BLACK SOCIAL HISTORY Basilio Cueria and the Abraham Lincoln Brigade
Basilio Cueria was big and powerful, an ex-soldier who had been a baseball prodigy from the time of his childhood in Marianao, a suburb of Havana. He was an all-around player, a catcher who could also play the outfield and first base, and even filled in at second and third occasionally. The owner of one of his teams, the promoter Syd Pollock, even hyped him as “Babe Ruth Cueria”—but despite his potential, he never hit enough to make him more than a benchwarmer with several Cuban traveling clubs in the United States during the 1920s, when he wasn’t working in a Long Island factory.
So how did this Afro-Cuban immigrant, journeyman ballplayer, and blue collar worker become the subject of admiring profiles by two of the twentieth century’s greatest poets?
Cueria may not have been not a great ballplayer, but he was an ardent opponent of dictators and would-be dictators. He came to the United States in 1921 to play baseball with Abel Linares’s All-Cubans team, then became involved with Cuban émigrés who opposed the authoritarian governments of Gerardo Machado and Fulgencio Batista. Cueria wound up more or less exiled from Cuba for the better part of two decades. After retiring from pro baseball, he organized an amateur team in Harlem called the Julio Antonio Mella Baseball Club, named after the founder of the Cuban Communist party, who had been assassinated in Mexico.
At two in the morning on January 20, 1937, Cueria arrived in France aboard the S.S. Berengaria, then secretly made his way overland to Spain, where he joined the Abraham Lincoln Brigade—American volunteers fighting on behalf of the Spanish Republic against the fascist rebels led by Francisco Franco. During his first year in Spain Cueria survived trench warfare at the Battle of Jarama and artillery and air bombardments at Brunete. He transferred to the regular People’s Army, and rose to the position of artillery captain under the famous peasant general Valentín González, known as “El Campesino.”
That fall Nicolás Guillén, the greatest Cuban poet of the twentieth century, traveled to Spain as a magazine correspondent. Looking to interview Cubans in the Republican forces, he quickly found his way to Cueria, whom he remembered as catcher for the Marianao club in the Cuban League. Now, Guillén wrote in the the leftist journal Mediodía, Cueria had “exchanged the diamond for the trenches,” and “the ephemeral glories of baseball championships” for “the higher glories of fighting fascism.”
Guillén also introduced Cueria to the American poet Langston Hughes, who was reporting on the Spanish war for the Baltimore Afro-American. Hughes described the former Cuban Star as a “tall fine looking captain who was immensely popular with the officers and men under his command.” Cueria, Hughes claimed, was trying to teach baseball to Spanish soldiers, and was looking forward to returning home to New York, where his family still lived. “Our side is sure to win,” he said. “We can’t let the Fascists put it over on us. They’d put all the worst old prejudices back into force and probably even introduce new ones, like Hitler and his Aryanism in Germany. No, we’re not going to let them win!” He asked Hughes to “tell the Mella Club to keep up that team in Harlem, so I can play with them when I get back. Tell all those Harlem baseball players hello!”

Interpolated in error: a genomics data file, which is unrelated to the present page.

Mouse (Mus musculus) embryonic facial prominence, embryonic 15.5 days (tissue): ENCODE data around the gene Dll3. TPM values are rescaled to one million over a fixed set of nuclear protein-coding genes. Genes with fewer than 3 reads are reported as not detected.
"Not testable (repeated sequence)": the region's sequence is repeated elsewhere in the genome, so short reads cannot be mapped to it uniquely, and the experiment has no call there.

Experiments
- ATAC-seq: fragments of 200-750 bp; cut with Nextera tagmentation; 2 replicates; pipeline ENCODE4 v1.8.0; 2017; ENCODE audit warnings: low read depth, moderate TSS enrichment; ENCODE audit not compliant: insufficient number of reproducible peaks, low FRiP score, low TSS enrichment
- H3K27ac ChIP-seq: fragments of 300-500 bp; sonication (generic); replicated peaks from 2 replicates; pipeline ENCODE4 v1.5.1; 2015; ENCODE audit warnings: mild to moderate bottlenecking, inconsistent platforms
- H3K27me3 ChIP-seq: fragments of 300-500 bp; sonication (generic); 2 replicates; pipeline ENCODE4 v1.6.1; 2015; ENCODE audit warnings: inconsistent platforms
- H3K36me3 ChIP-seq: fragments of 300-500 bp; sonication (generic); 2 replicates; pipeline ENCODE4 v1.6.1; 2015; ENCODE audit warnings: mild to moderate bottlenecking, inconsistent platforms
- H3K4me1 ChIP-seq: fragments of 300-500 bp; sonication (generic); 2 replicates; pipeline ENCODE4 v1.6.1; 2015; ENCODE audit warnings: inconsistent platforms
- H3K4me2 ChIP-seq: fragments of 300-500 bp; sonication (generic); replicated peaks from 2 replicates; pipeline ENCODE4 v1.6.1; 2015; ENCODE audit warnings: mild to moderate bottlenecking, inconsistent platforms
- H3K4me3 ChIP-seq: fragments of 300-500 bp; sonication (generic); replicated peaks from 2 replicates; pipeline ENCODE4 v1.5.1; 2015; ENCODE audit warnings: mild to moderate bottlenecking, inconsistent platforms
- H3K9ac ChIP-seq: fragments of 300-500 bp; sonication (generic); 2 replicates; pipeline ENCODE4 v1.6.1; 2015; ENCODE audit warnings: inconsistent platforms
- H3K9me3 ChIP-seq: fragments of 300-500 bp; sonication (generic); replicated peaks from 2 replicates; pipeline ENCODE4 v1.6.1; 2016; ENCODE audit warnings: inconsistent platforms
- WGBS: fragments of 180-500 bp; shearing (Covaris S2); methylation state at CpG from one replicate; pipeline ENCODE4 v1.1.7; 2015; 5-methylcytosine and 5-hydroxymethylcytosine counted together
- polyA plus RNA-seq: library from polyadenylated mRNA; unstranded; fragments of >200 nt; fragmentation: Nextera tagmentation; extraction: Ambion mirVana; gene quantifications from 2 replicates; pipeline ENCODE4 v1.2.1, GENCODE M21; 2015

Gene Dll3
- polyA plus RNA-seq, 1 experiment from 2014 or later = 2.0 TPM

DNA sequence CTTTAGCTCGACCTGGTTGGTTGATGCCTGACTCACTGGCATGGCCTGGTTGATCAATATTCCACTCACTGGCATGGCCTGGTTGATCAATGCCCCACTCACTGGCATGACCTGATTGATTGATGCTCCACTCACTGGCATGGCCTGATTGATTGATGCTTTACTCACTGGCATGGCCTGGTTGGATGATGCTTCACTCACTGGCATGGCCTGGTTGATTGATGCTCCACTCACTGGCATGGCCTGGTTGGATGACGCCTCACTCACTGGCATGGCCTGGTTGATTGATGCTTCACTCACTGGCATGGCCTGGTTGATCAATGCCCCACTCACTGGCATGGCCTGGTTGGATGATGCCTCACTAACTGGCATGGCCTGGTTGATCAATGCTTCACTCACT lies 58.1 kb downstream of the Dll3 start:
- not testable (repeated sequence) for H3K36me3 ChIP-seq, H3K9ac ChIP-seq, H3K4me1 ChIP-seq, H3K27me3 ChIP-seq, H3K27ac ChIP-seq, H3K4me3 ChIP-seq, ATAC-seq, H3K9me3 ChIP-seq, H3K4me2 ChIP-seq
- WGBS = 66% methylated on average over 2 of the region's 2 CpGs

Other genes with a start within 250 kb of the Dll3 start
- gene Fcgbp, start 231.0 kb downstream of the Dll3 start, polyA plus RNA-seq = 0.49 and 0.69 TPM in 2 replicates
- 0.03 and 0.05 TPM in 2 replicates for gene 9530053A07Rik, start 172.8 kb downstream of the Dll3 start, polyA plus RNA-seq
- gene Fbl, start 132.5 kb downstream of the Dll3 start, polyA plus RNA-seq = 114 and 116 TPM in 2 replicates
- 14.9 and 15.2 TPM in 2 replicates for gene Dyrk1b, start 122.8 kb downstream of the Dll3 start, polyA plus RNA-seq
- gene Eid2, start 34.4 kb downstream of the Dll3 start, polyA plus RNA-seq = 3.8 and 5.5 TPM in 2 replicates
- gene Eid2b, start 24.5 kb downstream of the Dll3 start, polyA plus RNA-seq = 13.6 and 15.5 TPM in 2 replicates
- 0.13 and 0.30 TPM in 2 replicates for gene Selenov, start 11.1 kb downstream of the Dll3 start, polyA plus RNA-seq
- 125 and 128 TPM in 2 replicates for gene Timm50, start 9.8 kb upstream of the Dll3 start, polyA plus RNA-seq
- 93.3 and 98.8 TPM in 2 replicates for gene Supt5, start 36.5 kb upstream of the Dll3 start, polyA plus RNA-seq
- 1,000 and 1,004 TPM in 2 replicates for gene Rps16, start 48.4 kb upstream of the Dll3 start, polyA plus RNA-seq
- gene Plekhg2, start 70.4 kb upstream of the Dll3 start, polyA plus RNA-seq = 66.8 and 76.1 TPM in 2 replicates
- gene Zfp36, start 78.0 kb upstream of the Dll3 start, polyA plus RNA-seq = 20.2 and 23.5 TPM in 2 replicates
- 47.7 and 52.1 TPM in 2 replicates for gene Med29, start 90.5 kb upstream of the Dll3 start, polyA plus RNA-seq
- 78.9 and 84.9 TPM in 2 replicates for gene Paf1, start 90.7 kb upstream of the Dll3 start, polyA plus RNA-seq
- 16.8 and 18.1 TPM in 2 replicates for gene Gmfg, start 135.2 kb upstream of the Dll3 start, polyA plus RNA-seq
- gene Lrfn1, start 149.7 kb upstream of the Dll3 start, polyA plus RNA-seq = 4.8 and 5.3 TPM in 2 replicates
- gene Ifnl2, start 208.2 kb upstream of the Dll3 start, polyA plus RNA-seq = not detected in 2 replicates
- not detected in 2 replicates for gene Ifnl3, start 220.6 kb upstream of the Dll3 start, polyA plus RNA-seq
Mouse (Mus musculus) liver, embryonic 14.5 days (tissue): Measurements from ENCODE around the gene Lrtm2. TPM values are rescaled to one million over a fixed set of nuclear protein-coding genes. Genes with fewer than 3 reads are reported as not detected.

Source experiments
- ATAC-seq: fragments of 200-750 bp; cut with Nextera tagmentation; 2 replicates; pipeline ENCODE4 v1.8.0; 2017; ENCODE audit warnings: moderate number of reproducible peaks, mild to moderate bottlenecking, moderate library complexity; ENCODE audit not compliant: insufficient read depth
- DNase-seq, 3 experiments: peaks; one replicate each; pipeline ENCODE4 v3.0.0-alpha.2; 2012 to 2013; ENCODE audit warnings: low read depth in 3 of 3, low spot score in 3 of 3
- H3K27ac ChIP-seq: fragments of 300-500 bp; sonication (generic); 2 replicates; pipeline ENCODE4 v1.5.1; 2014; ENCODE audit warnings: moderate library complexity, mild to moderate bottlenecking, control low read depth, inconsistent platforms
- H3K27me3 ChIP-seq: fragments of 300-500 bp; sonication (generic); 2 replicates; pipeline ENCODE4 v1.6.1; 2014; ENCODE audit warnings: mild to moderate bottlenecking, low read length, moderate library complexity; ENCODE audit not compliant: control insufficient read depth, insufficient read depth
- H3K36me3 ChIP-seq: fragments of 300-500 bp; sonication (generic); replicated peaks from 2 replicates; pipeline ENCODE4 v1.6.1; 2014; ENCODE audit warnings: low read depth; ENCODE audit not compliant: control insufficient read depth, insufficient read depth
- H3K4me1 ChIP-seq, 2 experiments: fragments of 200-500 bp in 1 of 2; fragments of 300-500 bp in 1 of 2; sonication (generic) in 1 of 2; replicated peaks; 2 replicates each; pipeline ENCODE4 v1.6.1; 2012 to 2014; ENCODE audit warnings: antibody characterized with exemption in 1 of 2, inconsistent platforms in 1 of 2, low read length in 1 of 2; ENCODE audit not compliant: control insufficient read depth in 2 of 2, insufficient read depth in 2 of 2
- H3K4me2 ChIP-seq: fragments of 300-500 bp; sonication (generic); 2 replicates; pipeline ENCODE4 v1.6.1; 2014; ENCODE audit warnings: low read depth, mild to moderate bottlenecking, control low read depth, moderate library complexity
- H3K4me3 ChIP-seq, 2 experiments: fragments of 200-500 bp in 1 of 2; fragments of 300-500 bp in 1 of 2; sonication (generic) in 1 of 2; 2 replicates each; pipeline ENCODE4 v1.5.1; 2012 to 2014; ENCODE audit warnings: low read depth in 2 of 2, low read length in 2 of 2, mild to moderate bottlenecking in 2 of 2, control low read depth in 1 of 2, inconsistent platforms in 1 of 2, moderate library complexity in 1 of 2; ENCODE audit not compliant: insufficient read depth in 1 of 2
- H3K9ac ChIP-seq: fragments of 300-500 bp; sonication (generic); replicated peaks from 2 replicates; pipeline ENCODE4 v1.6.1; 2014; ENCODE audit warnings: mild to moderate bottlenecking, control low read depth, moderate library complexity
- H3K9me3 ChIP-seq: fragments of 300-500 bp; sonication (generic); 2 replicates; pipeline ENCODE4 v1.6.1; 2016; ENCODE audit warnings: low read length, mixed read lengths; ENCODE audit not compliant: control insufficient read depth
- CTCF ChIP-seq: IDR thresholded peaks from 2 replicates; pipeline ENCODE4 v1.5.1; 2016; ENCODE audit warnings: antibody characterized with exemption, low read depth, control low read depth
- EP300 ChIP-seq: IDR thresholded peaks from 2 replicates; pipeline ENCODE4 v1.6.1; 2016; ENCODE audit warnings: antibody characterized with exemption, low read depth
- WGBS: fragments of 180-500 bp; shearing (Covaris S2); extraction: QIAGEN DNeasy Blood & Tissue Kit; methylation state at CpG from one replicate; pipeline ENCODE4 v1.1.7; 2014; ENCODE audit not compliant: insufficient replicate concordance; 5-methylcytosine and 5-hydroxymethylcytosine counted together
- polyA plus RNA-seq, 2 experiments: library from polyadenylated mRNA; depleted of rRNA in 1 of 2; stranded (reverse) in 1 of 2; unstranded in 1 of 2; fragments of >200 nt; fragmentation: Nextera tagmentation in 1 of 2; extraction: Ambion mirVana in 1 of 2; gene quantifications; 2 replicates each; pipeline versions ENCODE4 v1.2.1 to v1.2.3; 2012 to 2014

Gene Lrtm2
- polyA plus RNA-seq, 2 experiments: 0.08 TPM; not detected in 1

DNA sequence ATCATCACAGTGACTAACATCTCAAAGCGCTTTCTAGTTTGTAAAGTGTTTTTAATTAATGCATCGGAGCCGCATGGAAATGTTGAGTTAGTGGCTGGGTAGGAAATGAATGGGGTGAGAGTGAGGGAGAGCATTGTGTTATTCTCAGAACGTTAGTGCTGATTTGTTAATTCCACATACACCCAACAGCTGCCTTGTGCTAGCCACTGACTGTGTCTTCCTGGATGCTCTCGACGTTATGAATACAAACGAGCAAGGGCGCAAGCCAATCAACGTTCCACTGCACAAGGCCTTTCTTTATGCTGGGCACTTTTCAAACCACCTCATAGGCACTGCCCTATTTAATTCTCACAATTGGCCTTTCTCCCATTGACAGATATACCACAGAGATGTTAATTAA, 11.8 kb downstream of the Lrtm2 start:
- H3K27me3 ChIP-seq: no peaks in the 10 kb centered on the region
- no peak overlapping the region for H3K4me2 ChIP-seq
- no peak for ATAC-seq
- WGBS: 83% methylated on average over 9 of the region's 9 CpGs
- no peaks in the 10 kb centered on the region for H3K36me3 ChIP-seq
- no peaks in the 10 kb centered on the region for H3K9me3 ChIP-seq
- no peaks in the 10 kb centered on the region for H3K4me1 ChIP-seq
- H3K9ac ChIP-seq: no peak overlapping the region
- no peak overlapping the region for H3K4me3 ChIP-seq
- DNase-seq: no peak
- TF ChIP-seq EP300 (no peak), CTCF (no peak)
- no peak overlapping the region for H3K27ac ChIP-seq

Guillén’s interview shows a more pensive side of the soldier/ballplayer. He asked Cueria about his plans for the future, and whether he intended to come home to Cuba. “Look, I can’t say anything about the future,” Cueria replied. “I’m no fortune-teller. But my thinking now is to return to Cuba when this is done, when we’ve won, and it’s safe. And nothing gives me greater hope than the possibility of seeing people who are dear to me, people I haven’t seen for a long time. My friends, my teammates, like Oms, Fabré, José María Fernández…” He fell silent. Then, as if talking to himself, Cueria murmured: “If they don’t kill me, I’ll come back.”
Come back he did. Nothing seems to have been written about the rest of Cueria’s experience in Spain. Franco had won by April, 1939; records show that Cueria re-entered the United States from Havana in April, 1940, so he may have spent a year or more looking up those old friends and teammates. But the Spanish Civil War was, of course, only the beginning. On October 26, 1942, Basilio Cueria, former captain in the Spanish Republican Army, enlisted in the United States Army—as a 43-year-old private. He wasn’t going to let them win.
On July 22, 1943, based at Camp Rucker in Alabama, Private Cueria, “Negro,” submitted a petition for naturalization as a United States citizen to authorities in Montgomery, Alabama—where, soldier or not, anti-fascist or not, he would have had to go to the back of the bus. Nor could he have voted, or exercised very many of the other rights he would supposedly gain as a citizen. Had he objected, he could have found himself beaten, arrested, even killed. All the “worst old prejudices,” you might say.
I don’t know where he served in the war, but Basilio Cueria, veteran of three armies, two wars, and ten years of professional baseball, died on May 8, 1959, aged 60, and was buried in Long Island National Cemetery.